Now my team mate @ShadyMalatawey mentioned that there was a good chance that the Virtual MAC Address for the pNICS were introduced in 4.1 but never went live till 5.1, kind of like in the way NSX has features in versions that have not been enabled yet but are planned for in future releases. Now that makes sense.

I was chatting to the guy who runs http://www.govmlab.com/ who has a lot of old school knowledge and we discuss topics now and again. He mentioned the following:

“As per my knowledge, each pNIC has a Virtual MAC (last 3 bytes should be from the actual pNIC MAC)  this is used for heartbeat protocols like beacon probing”

Now I thought that this was pretty interesting.

He also said there was no way from him to confirm this as he just knew it from a while ago and that there wasn’t anything written about or existing documentation that he knew of.

Our newest VCDX @Apollokre1d mentioned that the best course of action would be to raise a support request with VMware Support. To be fair, my experience with VMware Support has been a hit and miss story but since I really wanted to know i decided to ask them anyway and get an answer from the horses mouth!

Their first reply was just a general copy and past about how VMs get their Virtual MACs which is not what I was asking at all. So I asked again and this time they pulled some info from an internal article  which made for an interesting read.

The info was:

There are 5 ‘types’ of MAC addresses that can potentially exist on an ESX host.

 

1) The first and simplest is the MAC assigned to a Virtual Machine.  I’ll ignore these for this conversation.

2) The manufacturer assigned MAC address of a physical NIC.

*) On a Classic ESX system this address is used only for PXE booting the machine, afterwhich it is never used for traffic again.

*) On ESXi the MAC address of the PXE booted NIC, or the first physical NIC, by PCI slot, is stolen and given to the VMkernel TCP/IP interface vmk0.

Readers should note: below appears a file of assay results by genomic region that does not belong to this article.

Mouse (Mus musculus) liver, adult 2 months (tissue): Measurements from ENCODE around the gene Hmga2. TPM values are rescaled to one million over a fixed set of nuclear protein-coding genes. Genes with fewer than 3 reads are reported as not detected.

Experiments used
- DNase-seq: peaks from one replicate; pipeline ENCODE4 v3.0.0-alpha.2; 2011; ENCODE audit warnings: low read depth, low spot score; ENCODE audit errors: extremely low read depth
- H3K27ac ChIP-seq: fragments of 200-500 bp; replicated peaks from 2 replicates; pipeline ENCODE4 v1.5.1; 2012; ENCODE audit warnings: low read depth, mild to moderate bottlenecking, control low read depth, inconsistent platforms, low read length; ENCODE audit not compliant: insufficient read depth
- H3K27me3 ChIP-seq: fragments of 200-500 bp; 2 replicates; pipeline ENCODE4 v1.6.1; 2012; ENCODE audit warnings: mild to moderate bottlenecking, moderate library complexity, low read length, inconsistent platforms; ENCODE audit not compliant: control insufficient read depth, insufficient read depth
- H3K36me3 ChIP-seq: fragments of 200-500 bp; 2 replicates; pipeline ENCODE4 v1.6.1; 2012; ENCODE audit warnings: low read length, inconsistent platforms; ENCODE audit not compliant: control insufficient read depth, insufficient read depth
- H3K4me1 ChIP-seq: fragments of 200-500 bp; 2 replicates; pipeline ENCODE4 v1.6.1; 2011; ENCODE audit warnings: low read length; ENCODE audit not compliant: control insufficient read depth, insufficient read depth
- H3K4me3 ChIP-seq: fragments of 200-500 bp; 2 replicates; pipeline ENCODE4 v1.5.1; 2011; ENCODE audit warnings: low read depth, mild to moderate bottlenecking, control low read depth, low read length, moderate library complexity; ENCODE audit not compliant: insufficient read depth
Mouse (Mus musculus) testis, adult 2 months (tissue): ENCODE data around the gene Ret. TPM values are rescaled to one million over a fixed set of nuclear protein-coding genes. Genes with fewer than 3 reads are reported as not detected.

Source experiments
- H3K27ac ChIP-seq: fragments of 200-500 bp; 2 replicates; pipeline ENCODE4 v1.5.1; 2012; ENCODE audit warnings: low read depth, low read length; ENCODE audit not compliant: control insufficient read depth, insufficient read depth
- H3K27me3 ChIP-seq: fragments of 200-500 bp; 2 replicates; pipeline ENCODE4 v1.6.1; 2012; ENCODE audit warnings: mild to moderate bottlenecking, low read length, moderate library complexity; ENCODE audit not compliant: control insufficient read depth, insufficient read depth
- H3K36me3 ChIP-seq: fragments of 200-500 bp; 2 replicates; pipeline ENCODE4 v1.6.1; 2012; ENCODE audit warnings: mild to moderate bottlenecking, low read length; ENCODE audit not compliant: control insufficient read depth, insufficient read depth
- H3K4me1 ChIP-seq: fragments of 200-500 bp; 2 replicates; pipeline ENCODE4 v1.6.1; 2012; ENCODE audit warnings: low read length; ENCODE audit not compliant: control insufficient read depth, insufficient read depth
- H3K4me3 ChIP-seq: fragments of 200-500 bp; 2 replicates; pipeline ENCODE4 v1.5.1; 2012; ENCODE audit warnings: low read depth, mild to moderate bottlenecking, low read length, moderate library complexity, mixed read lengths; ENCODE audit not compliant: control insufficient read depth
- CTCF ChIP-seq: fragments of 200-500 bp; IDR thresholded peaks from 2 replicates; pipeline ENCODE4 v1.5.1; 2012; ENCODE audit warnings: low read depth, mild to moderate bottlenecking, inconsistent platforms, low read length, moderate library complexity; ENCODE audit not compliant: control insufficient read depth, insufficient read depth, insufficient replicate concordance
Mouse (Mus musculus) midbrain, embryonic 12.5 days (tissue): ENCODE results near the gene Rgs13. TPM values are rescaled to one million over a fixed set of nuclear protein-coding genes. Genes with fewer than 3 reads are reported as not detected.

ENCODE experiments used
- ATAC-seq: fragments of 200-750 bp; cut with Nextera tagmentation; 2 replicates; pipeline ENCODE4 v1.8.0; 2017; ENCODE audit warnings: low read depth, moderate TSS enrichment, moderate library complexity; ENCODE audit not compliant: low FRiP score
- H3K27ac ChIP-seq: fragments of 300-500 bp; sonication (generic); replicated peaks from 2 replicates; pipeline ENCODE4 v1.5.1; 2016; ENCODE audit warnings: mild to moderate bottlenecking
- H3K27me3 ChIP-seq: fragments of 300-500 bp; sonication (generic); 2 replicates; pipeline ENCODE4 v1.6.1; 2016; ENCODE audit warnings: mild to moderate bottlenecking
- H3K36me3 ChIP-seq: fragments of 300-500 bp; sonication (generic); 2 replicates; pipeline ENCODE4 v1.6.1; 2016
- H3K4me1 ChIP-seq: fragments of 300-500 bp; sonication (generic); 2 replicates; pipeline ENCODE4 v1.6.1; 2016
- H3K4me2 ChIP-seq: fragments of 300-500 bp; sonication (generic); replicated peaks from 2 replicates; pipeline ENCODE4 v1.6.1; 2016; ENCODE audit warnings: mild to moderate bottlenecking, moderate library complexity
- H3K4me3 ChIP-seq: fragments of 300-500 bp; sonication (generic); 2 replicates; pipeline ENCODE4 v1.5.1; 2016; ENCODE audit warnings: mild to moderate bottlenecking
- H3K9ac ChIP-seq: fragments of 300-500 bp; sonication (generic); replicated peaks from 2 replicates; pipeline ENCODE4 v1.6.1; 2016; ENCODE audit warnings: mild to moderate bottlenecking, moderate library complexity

3) A VMkernel TCP/IP interface MAC address is a generated MAC address based on a hash of the system UUID and the name of the interface (vmkX).  These will always be in the form:  00:50:56:7X:XX:XX where XX are hash bits.

4) A Service Console interface MAC address is a generated MAC address based on a hash of the systemUUID and the name of the interface (vswifX).  These will always be in the form: 00:50:56:4X:XX:XX where XX are hash bits.

5) A Generated MAC address is then assigned to each Physical NIC for use in beaconing and all traffic that comes from the virtual switch itself.  These are generated in a special way.  They will always be in the form:  00:50:56:5X:YY:ZZ where X is 0x50 | (physicalMac[3] & 0x0f), YY and ZZ are the last 2 bytes of the physical card’s MAC address:  example:  Physical NIC MAC : 00:15:17:3a:ca:05  Produces virtual MAC address: 00:50:56:5a:ca:05.

To be fair, while I knew the answers listed in point 1 to 4, number 5 struck gold and is also very similar to what Mr GoVMLab has said.

So long story short:

Each pNIC on an ESXi host gets a Virtual MAC Address assigned to it which you can look up using ‘esxcfg-info -n

This is then used by the virtual Switch itself for beaconing/heart-beating and is also used for the VDS Health Check feature.

So if anyone asks you why they have Virtual MAc Address….I have done all the digging for you!